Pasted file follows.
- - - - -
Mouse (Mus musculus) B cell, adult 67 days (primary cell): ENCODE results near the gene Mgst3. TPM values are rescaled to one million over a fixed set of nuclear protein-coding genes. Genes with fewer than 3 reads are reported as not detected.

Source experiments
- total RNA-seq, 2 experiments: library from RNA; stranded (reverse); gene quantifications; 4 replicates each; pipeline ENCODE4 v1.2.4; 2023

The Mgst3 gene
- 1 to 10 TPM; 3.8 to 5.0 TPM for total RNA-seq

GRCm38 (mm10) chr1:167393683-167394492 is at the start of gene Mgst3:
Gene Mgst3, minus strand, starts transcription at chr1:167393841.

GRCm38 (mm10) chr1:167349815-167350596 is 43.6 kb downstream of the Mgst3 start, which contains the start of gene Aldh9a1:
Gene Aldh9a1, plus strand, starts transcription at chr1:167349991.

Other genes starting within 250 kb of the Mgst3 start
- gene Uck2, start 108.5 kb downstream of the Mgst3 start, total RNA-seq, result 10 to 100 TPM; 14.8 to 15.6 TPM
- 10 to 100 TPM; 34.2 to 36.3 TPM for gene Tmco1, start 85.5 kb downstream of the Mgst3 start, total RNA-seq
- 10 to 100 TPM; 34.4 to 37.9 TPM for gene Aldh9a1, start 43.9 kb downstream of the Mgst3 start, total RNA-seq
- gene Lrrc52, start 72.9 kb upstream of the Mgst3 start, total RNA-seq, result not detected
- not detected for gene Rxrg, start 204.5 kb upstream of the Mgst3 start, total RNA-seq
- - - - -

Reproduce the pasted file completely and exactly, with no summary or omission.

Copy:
Mouse (Mus musculus) B cell, adult 67 days (primary cell): ENCODE results near the gene Mgst3. TPM values are rescaled to one million over a fixed set of nuclear protein-coding genes. Genes with fewer than 3 reads are reported as not detected.

Source experiments
- total RNA-seq, 2 experiments: library from RNA; stranded (reverse); gene quantifications; 4 replicates each; pipeline ENCODE4 v1.2.4; 2023

The Mgst3 gene
- 1 to 10 TPM; 3.8 to 5.0 TPM for total RNA-seq

GRCm38 (mm10) chr1:167393683-167394492 is at the start of gene Mgst3:
Gene Mgst3, minus strand, starts transcription at chr1:167393841.

GRCm38 (mm10) chr1:167349815-167350596 is 43.6 kb downstream of the Mgst3 start, which contains the start of gene Aldh9a1:
Gene Aldh9a1, plus strand, starts transcription at chr1:167349991.

Other genes starting within 250 kb of the Mgst3 start
- gene Uck2, start 108.5 kb downstream of the Mgst3 start, total RNA-seq, result 10 to 100 TPM; 14.8 to 15.6 TPM
- 10 to 100 TPM; 34.2 to 36.3 TPM for gene Tmco1, start 85.5 kb downstream of the Mgst3 start, total RNA-seq
- 10 to 100 TPM; 34.4 to 37.9 TPM for gene Aldh9a1, start 43.9 kb downstream of the Mgst3 start, total RNA-seq
- gene Lrrc52, start 72.9 kb upstream of the Mgst3 start, total RNA-seq, result not detected
- not detected for gene Rxrg, start 204.5 kb upstream of the Mgst3 start, total RNA-seq